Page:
An Indian court has convicted another man for his role in a series of bombings in Mumbai (formerly known as Bombay) 13 years ago that killed 257 people.
The man, Parvez Shaikh, was convicted Thursday of planting two of the 12 bombs that exploded across Mumbai in 1993 - one explosive device placed in a scooter parked outside a shopping area, and another bomb left in a hotel.
So far, nine people - including four members of the same family - have been found guilty in the case. More verdicts are expected in the coming weeks.
Those convicted could face the death penalty.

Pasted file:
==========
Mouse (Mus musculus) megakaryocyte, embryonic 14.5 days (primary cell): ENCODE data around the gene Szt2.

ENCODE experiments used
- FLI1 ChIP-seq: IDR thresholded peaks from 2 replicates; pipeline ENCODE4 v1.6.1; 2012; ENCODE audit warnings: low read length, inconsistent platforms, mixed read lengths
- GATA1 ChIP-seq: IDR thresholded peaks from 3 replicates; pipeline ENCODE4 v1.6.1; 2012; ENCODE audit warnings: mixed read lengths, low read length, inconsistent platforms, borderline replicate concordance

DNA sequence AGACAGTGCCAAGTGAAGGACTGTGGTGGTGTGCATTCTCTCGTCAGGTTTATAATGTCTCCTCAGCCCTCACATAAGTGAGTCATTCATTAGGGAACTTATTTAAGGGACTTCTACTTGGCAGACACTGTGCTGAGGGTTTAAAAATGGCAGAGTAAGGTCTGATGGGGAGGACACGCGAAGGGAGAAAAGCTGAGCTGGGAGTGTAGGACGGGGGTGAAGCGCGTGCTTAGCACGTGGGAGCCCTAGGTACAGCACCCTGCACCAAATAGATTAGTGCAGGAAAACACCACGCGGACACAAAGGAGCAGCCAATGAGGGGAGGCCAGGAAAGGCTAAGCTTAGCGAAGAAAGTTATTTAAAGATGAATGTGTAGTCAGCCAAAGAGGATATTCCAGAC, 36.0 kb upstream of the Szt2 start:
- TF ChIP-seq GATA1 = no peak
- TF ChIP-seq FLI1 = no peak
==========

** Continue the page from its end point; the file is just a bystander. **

The alleged masterminds, Dawood Ibrahim and a close associate, "Tiger" Memon, are believed to have fled the country.
The mammoth trial began in 1994. Most of the 123 defendants have been free on bail, but some have been detained for more than a decade. Several defendants have died since the trial began.
Indian authorities say the bombings were in retaliation for the destruction of a 16th century mosque in the northern city of Ayodhya by a Hindu mob a year earlier.
Some information for this report was provided by AFP and AP.